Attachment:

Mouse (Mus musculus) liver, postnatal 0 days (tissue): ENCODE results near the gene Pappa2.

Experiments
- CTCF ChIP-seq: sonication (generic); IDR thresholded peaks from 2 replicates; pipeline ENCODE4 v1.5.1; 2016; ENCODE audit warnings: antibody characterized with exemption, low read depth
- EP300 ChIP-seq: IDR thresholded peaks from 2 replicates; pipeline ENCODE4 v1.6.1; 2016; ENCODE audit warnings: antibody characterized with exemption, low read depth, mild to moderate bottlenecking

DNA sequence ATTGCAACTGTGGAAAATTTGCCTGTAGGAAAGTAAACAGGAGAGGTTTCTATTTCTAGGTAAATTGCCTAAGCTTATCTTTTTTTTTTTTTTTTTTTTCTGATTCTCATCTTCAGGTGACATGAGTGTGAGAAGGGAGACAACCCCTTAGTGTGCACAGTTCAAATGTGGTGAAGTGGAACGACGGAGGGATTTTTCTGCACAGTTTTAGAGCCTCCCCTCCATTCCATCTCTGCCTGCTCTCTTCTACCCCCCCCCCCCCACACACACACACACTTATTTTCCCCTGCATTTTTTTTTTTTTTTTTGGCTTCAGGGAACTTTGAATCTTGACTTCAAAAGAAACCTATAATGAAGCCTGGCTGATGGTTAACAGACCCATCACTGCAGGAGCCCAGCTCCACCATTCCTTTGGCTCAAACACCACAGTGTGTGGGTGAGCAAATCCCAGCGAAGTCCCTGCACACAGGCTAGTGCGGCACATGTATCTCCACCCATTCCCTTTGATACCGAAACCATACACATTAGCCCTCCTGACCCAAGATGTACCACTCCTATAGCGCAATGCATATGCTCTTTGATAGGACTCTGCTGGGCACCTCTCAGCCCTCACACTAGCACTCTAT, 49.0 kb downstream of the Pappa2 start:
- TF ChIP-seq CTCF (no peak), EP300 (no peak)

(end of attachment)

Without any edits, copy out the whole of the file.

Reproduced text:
Mouse (Mus musculus) liver, postnatal 0 days (tissue): ENCODE results near the gene Pappa2.

Experiments
- CTCF ChIP-seq: sonication (generic); IDR thresholded peaks from 2 replicates; pipeline ENCODE4 v1.5.1; 2016; ENCODE audit warnings: antibody characterized with exemption, low read depth
- EP300 ChIP-seq: IDR thresholded peaks from 2 replicates; pipeline ENCODE4 v1.6.1; 2016; ENCODE audit warnings: antibody characterized with exemption, low read depth, mild to moderate bottlenecking

DNA sequence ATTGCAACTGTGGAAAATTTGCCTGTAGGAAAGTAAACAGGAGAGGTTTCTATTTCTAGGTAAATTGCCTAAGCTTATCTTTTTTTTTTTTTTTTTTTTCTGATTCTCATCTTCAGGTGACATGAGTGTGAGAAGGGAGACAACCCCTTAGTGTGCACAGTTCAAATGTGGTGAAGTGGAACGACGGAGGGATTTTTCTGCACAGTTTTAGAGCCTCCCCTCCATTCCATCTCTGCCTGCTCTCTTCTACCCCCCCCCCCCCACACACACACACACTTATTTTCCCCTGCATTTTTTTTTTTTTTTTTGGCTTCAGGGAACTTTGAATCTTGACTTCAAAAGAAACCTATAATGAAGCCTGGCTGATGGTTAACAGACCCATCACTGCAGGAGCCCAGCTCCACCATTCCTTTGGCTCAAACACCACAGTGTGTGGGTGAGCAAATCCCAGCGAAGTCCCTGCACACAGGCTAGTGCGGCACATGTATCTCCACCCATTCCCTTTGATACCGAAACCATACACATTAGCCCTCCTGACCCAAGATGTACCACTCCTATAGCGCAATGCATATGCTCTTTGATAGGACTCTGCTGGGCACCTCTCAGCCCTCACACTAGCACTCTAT, 49.0 kb downstream of the Pappa2 start:
- TF ChIP-seq CTCF (no peak), EP300 (no peak)